Are you a Metro Nashville Public Schools parent worried about the safety and distraction of your kids on district-issued devices? We’re coming to grips with the fact that all students K-12 are facing the long-term reality that one-to-one technology is here to stay, something that was not remotely on our radar just one year ago.
As MNPS phases in by grade level across the district, we’ve learned more about the role district-issued devices will have in our kids’ continued learning. The bottom line is, even if you’ve had a computer at home for your kid to use, if they are slated to go back in person, you will be asked to have a district-issued device assigned to your student instead.
Many parents aren’t sure how to protect their kids on their family-owned devices (we could all improve our understanding of safety to some degree when it comes to devices we’ve purchased and sanctioned in our homes). But now… new devices are coming in (or have already come in) that we may not understand in the slightest. Parents may even make dangerous assumptions about the safety features already enabled on district issued devices.
WIFI / Router Solutions
Our family in particular is not new to the filtering/monitoring game, having been early adopters of Circle, which served our family really well for over 4 years. Circle is a wifi solution that filters/blocks/monitors the traffic coming in and out of our home router. (Do you know the difference between filtering and blocking? Take our Tech Safety Quiz!)
Even though we “knew what we were doing” we were still experiencing challenges with successfully protecting our district devices. Our 1st Gen Circle was on it’s last legs (wonky, no longer updatable), and now that we have only teenagers, we thought we might test out a few other products while we’re at it. Specifically, we were trying to slay the monstrous beast of YouTube distraction on our kids’ MNPS laptops.
Our first attempt was Bark Home, which we were initially really happy with. (We love Bark and use their services on our kids’ mobile devices for content monitoring and filtering already). Unfortunately, blocking YouTube was not working on the one MNPS device we had received in August (we now know why… more of that below). Also, our upload speeds with 3 of us on video classes or meetings throughout the day were impacted more than we could endure. So that solution was short-lived and we had to pause on that for the time being.
In January, we added a second MNPS laptop to our home configuration, and the hunt intensified for a way to keep kid #2 off YouTube. (When that kid was only on our personal laptop, blocking YT worked with Bark Home.) Our next router option was Gryphon, a top recommendation we’ve heard from many online safety allies. After getting Gryphon up and running, we were able to successfully block YT on the second MNPS device (the newer one) but NOT the original MNPS device we got in the fall. (Here’s a Facebook live video that explains more of the story).
Q/A With MNPS
A few weeks ago, I reached out to our high school principal to better understand what protections were on the district-issued devices, and what additional protections could possibly be put in place. She forwarded my email to the IT Director for our district, John Teeter. John responded to my questions via email, and last week I had a very helpful phone conversation with him to clear up some additional questions that have emerged from other parents. I expressed to him the desire to not overrun his department or the school principals with technical questions, but instead, to be a vehicle for clear information that parents can look to in order to keep our kids safe online. My aim is to help lighten the MNPS load with basic home-strategies for our kids, so that all of our educators and administrators can focus their energy on getting kids back to school and keeping everyone healthy.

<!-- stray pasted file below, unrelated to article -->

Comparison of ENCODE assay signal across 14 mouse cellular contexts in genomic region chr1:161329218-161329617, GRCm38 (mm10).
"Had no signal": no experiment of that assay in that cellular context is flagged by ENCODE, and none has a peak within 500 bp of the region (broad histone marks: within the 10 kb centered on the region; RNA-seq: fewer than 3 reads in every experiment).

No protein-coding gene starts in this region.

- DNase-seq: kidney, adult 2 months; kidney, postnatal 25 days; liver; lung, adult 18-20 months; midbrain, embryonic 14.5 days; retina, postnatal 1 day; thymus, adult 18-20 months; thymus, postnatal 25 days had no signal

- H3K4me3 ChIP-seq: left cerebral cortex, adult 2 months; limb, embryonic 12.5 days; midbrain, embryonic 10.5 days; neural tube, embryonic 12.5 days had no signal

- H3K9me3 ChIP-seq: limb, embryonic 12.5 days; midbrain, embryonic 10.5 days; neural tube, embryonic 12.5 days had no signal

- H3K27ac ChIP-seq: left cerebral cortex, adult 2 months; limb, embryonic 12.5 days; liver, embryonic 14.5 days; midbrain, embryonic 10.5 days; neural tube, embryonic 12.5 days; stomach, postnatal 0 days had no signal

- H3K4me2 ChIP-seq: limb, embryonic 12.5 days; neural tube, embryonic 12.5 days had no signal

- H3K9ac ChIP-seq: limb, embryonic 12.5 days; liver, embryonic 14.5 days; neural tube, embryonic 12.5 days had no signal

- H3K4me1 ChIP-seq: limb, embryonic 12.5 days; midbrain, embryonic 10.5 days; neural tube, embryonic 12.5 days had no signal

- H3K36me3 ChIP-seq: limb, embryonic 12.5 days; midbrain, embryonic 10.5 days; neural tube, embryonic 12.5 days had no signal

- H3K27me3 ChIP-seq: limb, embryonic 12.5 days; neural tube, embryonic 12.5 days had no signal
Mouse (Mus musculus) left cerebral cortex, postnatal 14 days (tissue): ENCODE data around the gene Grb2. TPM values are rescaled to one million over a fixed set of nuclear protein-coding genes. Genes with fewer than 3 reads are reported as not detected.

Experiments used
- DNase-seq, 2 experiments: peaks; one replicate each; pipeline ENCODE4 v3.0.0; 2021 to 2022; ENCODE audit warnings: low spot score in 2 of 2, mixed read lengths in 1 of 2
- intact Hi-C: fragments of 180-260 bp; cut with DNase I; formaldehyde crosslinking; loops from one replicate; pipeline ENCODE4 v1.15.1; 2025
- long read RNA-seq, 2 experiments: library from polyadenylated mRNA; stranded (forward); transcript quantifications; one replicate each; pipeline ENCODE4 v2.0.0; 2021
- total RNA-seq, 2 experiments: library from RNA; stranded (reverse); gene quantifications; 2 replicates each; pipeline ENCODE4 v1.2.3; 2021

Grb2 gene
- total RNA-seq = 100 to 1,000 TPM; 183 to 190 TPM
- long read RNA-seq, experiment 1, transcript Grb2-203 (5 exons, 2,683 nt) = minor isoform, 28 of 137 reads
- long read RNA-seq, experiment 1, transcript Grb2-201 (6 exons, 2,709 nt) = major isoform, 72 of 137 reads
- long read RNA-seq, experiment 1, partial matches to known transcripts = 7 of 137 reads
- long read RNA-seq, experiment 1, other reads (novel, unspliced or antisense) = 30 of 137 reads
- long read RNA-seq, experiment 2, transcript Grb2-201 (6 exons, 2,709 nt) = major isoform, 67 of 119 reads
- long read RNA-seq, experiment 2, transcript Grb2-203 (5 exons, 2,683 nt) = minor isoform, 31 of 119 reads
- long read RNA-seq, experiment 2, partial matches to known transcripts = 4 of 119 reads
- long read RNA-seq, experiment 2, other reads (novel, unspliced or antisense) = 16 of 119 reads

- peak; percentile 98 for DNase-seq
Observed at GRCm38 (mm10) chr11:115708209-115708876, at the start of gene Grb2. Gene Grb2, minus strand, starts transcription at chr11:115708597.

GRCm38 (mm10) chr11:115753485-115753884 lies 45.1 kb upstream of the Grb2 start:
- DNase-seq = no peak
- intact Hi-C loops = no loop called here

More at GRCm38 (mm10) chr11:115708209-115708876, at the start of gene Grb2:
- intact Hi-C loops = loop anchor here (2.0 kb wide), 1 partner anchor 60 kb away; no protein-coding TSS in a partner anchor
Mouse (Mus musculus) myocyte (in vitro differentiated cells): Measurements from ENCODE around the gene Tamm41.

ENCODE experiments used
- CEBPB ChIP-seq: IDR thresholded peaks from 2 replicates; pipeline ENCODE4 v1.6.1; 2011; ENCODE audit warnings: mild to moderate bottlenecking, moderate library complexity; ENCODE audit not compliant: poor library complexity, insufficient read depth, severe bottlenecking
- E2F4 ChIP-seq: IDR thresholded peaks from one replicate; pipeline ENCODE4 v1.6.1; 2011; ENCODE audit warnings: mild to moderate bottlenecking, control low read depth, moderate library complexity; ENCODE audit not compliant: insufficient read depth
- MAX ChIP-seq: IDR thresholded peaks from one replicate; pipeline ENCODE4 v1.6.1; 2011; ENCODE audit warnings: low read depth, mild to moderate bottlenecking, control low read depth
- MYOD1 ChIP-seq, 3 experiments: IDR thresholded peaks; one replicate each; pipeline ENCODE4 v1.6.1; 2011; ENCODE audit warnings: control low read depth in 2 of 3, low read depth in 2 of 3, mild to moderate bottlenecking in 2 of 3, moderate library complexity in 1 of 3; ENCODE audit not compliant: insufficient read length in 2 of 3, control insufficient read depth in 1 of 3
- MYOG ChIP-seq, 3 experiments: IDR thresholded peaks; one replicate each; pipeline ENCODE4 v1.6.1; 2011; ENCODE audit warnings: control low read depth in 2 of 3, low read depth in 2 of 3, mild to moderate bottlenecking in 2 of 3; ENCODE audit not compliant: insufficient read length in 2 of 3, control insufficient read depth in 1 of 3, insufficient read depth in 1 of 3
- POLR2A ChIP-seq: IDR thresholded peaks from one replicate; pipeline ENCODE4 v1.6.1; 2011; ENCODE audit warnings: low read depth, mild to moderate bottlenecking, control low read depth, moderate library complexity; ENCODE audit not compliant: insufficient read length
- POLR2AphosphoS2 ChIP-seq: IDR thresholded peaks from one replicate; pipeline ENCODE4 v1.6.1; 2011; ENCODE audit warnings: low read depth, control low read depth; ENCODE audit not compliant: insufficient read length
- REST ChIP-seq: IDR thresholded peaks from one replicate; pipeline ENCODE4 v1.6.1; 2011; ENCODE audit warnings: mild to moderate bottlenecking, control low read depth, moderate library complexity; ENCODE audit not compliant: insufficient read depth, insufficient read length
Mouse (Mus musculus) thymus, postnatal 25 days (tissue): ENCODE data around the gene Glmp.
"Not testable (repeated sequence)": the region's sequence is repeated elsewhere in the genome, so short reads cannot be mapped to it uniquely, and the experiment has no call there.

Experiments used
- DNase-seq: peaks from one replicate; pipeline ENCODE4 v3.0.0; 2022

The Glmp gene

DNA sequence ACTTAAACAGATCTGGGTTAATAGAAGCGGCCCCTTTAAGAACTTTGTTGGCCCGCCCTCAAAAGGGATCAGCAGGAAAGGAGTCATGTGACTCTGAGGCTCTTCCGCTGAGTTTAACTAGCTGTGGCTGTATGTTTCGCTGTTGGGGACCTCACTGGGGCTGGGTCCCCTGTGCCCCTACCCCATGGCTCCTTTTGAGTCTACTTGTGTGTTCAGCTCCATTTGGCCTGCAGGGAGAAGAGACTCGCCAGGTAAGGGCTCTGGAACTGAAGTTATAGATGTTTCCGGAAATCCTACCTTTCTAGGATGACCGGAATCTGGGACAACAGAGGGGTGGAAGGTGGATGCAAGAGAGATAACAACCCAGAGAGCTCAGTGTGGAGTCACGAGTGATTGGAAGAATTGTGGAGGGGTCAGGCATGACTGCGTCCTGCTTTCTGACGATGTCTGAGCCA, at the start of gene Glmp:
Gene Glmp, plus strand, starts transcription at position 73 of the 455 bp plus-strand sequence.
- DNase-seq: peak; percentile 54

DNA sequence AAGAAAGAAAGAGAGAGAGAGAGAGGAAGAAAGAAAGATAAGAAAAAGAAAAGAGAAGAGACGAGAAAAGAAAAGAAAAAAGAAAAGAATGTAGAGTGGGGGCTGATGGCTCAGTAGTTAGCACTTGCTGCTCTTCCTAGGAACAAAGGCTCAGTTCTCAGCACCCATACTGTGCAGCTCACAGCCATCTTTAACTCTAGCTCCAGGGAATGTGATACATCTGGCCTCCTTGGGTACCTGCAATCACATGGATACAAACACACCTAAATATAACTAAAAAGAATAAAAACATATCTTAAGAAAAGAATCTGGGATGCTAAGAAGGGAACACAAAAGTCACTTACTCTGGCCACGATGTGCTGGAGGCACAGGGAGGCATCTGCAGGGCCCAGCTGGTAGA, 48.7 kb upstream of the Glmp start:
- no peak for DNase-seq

Below are the basics of what every MNPS parent needs to understand about the district-issued laptops and how to protect kids on them. These answers were confirmed as accurate with Mr. Teeter.
Q: What protective/safety features are already in place on my MNPS laptop?
A: Last Spring, the district started deploying laptops to any student in need, not fully able to see at that time that a long-term solution would be required, and soon. Those laptops were issued with something called Global Protect installed, which has VPN (virtual private network) functionality. This VPN technology is essentially used as a tunnel that routes traffic to school servers, thereby going around any other wifi/router solutions a family might have in place. This turned out to be the root of the issue our family was having with the first MNPS device we brought home in the Fall.
This is a significant point of clarification: You need to check your student’s laptop to see if it’s a Global Protect laptop. Look for this graphic in the bottom right corner of the screen:
If you find that your student’s laptop is using Global Protect, you can (and should) request to trade it in for a different model which is running the new security protocol that is a longer-term solution called Securly. Securly is a third party vendor MNPS switched to mid-2020, which has more effective standardized online safety protocols in order to be in compliance with CIPA (Children’s Internet Protection Act). The good news is that Securly will give parents more options to add additional controls to filter or restrict content (keep reading).
If your student’s PC is running Global Protect, you will not be able to filter the internet activity allowed on that device through a wifi/router solution (ie. Circle, Bark, Gryphon). If your student is running Securly, you can add additional controls for filtering and content restrictions.
Q: What does MNPS block on district devices through Securly?
A: Here are the categories of web sites Securly automatically blocks on every district-issued device:
Other adult content (think Victoria’s Secret)
Social media & social networking
Network misuse (hacking and evasion sites)
Search engines that don’t have “safe search” (think Duck Duck Go)
Streaming media (Netflix / Spotify)